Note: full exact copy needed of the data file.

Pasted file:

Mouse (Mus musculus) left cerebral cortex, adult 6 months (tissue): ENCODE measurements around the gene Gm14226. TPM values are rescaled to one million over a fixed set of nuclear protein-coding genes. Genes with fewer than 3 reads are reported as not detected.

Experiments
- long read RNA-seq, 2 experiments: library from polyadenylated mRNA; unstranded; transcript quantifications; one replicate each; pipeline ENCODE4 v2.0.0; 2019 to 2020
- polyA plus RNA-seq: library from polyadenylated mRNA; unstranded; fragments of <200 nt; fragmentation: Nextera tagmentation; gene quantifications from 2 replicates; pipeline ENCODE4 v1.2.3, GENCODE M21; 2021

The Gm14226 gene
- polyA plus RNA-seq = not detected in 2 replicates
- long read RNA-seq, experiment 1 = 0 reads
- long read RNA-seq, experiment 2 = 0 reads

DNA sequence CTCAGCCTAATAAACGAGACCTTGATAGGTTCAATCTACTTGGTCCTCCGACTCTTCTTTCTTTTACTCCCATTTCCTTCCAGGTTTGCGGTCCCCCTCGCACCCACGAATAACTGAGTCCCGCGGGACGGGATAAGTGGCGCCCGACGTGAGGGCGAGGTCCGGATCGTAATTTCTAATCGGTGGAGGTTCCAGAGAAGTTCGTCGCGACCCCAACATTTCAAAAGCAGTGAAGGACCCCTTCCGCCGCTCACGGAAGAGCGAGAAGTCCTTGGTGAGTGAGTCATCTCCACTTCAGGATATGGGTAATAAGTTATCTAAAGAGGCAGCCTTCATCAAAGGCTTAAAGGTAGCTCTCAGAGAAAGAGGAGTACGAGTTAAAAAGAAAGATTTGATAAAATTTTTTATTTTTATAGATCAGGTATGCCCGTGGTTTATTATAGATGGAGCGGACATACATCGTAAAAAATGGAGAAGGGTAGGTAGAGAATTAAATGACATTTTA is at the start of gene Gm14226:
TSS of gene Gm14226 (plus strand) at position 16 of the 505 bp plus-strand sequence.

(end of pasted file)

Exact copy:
Mouse (Mus musculus) left cerebral cortex, adult 6 months (tissue): ENCODE measurements around the gene Gm14226. TPM values are rescaled to one million over a fixed set of nuclear protein-coding genes. Genes with fewer than 3 reads are reported as not detected.

Experiments
- long read RNA-seq, 2 experiments: library from polyadenylated mRNA; unstranded; transcript quantifications; one replicate each; pipeline ENCODE4 v2.0.0; 2019 to 2020
- polyA plus RNA-seq: library from polyadenylated mRNA; unstranded; fragments of <200 nt; fragmentation: Nextera tagmentation; gene quantifications from 2 replicates; pipeline ENCODE4 v1.2.3, GENCODE M21; 2021

The Gm14226 gene
- polyA plus RNA-seq = not detected in 2 replicates
- long read RNA-seq, experiment 1 = 0 reads
- long read RNA-seq, experiment 2 = 0 reads

DNA sequence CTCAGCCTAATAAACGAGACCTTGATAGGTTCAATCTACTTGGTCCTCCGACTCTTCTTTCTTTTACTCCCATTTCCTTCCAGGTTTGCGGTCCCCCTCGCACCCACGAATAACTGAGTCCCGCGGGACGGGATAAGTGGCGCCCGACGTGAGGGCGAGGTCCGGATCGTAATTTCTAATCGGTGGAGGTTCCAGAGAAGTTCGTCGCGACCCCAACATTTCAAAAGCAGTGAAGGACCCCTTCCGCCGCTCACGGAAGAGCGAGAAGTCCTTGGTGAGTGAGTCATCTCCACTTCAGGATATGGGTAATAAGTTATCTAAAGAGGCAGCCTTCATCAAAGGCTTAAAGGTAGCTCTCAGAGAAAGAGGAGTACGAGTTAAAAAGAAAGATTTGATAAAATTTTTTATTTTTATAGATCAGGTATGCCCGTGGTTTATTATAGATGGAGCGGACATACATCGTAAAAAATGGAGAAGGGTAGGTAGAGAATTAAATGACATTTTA is at the start of gene Gm14226:
TSS of gene Gm14226 (plus strand) at position 16 of the 505 bp plus-strand sequence.